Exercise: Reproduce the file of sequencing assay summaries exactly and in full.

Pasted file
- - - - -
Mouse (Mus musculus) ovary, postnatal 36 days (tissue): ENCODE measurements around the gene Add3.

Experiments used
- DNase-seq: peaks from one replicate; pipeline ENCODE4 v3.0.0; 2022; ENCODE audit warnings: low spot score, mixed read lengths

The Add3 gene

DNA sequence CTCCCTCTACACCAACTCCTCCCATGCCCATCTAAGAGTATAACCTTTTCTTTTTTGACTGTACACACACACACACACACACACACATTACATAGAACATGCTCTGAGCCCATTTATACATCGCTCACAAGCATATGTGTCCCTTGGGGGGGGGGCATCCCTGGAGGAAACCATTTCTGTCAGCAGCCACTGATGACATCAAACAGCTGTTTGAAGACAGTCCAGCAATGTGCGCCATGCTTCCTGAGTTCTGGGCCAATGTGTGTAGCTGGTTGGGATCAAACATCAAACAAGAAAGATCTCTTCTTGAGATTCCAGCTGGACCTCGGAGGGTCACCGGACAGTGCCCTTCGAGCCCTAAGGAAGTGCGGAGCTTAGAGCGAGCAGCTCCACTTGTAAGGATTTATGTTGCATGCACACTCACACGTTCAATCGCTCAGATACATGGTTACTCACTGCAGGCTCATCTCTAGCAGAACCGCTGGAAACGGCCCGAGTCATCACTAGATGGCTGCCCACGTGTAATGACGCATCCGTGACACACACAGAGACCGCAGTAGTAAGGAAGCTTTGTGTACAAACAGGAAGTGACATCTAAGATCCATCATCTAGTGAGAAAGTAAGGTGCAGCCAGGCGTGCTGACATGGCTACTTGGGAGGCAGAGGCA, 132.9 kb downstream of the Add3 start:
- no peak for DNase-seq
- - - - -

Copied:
Mouse (Mus musculus) ovary, postnatal 36 days (tissue): ENCODE measurements around the gene Add3.

Experiments used
- DNase-seq: peaks from one replicate; pipeline ENCODE4 v3.0.0; 2022; ENCODE audit warnings: low spot score, mixed read lengths

The Add3 gene

DNA sequence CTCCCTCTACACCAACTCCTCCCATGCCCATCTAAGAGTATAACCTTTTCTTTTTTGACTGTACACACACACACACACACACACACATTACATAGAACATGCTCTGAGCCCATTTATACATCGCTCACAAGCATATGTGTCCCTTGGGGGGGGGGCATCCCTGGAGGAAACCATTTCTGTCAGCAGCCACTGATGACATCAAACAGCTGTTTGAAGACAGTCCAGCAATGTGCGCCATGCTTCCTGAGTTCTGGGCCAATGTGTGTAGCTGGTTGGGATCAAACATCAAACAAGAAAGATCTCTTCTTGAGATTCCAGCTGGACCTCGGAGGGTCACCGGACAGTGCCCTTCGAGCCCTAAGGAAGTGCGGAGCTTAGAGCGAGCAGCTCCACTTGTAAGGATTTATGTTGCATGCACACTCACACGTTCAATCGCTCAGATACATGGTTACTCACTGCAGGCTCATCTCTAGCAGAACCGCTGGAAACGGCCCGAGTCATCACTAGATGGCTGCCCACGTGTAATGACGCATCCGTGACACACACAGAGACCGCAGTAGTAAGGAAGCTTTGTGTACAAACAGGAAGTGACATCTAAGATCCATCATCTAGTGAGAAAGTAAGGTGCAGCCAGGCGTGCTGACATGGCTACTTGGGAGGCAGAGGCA, 132.9 kb downstream of the Add3 start:
- no peak for DNase-seq